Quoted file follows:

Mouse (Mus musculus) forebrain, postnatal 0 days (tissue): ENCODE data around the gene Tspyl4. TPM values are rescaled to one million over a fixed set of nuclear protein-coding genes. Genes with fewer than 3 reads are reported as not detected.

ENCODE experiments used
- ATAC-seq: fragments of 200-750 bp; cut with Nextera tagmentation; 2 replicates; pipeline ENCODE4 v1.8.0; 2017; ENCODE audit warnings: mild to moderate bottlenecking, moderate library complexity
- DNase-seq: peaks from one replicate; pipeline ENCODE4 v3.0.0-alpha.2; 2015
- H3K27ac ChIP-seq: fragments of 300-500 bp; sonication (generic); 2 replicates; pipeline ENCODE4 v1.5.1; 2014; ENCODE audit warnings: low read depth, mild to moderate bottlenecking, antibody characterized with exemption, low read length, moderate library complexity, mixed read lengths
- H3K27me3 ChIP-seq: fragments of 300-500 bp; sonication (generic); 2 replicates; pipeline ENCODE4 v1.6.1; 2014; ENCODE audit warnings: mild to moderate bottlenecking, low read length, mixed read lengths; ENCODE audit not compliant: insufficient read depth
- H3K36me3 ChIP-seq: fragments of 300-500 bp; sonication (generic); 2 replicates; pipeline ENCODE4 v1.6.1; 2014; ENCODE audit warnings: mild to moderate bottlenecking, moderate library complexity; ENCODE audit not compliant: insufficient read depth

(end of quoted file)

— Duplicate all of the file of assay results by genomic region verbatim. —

Mouse (Mus musculus) forebrain, postnatal 0 days (tissue): ENCODE data around the gene Tspyl4. TPM values are rescaled to one million over a fixed set of nuclear protein-coding genes. Genes with fewer than 3 reads are reported as not detected.

ENCODE experiments used
- ATAC-seq: fragments of 200-750 bp; cut with Nextera tagmentation; 2 replicates; pipeline ENCODE4 v1.8.0; 2017; ENCODE audit warnings: mild to moderate bottlenecking, moderate library complexity
- DNase-seq: peaks from one replicate; pipeline ENCODE4 v3.0.0-alpha.2; 2015
- H3K27ac ChIP-seq: fragments of 300-500 bp; sonication (generic); 2 replicates; pipeline ENCODE4 v1.5.1; 2014; ENCODE audit warnings: low read depth, mild to moderate bottlenecking, antibody characterized with exemption, low read length, moderate library complexity, mixed read lengths
- H3K27me3 ChIP-seq: fragments of 300-500 bp; sonication (generic); 2 replicates; pipeline ENCODE4 v1.6.1; 2014; ENCODE audit warnings: mild to moderate bottlenecking, low read length, mixed read lengths; ENCODE audit not compliant: insufficient read depth
- H3K36me3 ChIP-seq: fragments of 300-500 bp; sonication (generic); 2 replicates; pipeline ENCODE4 v1.6.1; 2014; ENCODE audit warnings: mild to moderate bottlenecking, moderate library complexity; ENCODE audit not compliant: insufficient read depth